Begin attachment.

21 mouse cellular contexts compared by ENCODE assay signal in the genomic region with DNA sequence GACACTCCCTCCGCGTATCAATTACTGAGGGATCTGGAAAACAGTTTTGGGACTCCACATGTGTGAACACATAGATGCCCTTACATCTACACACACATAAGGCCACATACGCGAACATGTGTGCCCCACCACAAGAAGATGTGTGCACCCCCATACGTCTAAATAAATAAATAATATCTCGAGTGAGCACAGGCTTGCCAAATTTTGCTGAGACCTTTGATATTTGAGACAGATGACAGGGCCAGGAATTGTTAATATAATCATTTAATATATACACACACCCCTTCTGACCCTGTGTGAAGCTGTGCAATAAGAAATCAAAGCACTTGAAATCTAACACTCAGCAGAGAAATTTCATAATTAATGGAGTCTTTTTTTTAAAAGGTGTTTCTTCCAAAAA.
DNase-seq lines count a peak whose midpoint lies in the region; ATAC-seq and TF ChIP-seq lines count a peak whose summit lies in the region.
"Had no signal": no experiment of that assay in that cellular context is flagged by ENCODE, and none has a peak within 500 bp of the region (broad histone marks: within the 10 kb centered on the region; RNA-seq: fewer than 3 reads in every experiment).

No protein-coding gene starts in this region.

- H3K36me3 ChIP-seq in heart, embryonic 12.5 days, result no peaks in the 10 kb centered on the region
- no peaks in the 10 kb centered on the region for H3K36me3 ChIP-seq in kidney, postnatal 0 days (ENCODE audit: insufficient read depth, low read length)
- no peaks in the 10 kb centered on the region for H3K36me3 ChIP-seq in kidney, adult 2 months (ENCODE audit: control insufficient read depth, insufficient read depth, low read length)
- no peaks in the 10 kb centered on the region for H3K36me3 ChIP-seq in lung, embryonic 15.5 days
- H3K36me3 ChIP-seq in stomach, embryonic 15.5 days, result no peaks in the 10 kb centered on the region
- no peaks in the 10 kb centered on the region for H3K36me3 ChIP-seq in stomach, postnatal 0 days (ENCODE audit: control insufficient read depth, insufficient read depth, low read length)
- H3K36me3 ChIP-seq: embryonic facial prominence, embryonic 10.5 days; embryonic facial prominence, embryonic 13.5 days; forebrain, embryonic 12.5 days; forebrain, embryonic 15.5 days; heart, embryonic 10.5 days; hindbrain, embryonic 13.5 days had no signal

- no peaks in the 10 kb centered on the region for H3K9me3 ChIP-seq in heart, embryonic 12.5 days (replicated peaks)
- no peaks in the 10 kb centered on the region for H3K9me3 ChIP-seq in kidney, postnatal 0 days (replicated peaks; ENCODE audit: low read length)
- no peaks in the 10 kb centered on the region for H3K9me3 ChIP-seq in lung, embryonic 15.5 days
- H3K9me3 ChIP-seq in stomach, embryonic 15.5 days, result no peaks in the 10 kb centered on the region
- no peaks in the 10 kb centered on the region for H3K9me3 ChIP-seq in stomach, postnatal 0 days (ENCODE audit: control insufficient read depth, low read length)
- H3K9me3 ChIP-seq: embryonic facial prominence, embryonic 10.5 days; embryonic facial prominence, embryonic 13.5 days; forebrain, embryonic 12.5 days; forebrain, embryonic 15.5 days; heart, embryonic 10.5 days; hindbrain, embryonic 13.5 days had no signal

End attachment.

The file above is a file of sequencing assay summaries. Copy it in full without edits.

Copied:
21 mouse cellular contexts compared by ENCODE assay signal in the genomic region with DNA sequence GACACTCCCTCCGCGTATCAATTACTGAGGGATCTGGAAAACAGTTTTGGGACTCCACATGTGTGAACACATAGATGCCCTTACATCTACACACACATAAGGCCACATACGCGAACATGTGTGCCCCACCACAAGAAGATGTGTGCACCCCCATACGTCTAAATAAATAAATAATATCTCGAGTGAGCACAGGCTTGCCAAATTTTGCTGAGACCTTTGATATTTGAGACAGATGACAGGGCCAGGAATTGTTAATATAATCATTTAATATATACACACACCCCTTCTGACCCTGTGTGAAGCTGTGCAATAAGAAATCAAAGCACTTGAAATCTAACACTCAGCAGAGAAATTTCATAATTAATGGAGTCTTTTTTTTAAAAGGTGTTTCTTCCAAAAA.
DNase-seq lines count a peak whose midpoint lies in the region; ATAC-seq and TF ChIP-seq lines count a peak whose summit lies in the region.
"Had no signal": no experiment of that assay in that cellular context is flagged by ENCODE, and none has a peak within 500 bp of the region (broad histone marks: within the 10 kb centered on the region; RNA-seq: fewer than 3 reads in every experiment).

No protein-coding gene starts in this region.

- H3K36me3 ChIP-seq in heart, embryonic 12.5 days, result no peaks in the 10 kb centered on the region
- no peaks in the 10 kb centered on the region for H3K36me3 ChIP-seq in kidney, postnatal 0 days (ENCODE audit: insufficient read depth, low read length)
- no peaks in the 10 kb centered on the region for H3K36me3 ChIP-seq in kidney, adult 2 months (ENCODE audit: control insufficient read depth, insufficient read depth, low read length)
- no peaks in the 10 kb centered on the region for H3K36me3 ChIP-seq in lung, embryonic 15.5 days
- H3K36me3 ChIP-seq in stomach, embryonic 15.5 days, result no peaks in the 10 kb centered on the region
- no peaks in the 10 kb centered on the region for H3K36me3 ChIP-seq in stomach, postnatal 0 days (ENCODE audit: control insufficient read depth, insufficient read depth, low read length)
- H3K36me3 ChIP-seq: embryonic facial prominence, embryonic 10.5 days; embryonic facial prominence, embryonic 13.5 days; forebrain, embryonic 12.5 days; forebrain, embryonic 15.5 days; heart, embryonic 10.5 days; hindbrain, embryonic 13.5 days had no signal

- no peaks in the 10 kb centered on the region for H3K9me3 ChIP-seq in heart, embryonic 12.5 days (replicated peaks)
- no peaks in the 10 kb centered on the region for H3K9me3 ChIP-seq in kidney, postnatal 0 days (replicated peaks; ENCODE audit: low read length)
- no peaks in the 10 kb centered on the region for H3K9me3 ChIP-seq in lung, embryonic 15.5 days
- H3K9me3 ChIP-seq in stomach, embryonic 15.5 days, result no peaks in the 10 kb centered on the region
- no peaks in the 10 kb centered on the region for H3K9me3 ChIP-seq in stomach, postnatal 0 days (ENCODE audit: control insufficient read depth, low read length)
- H3K9me3 ChIP-seq: embryonic facial prominence, embryonic 10.5 days; embryonic facial prominence, embryonic 13.5 days; forebrain, embryonic 12.5 days; forebrain, embryonic 15.5 days; heart, embryonic 10.5 days; hindbrain, embryonic 13.5 days had no signal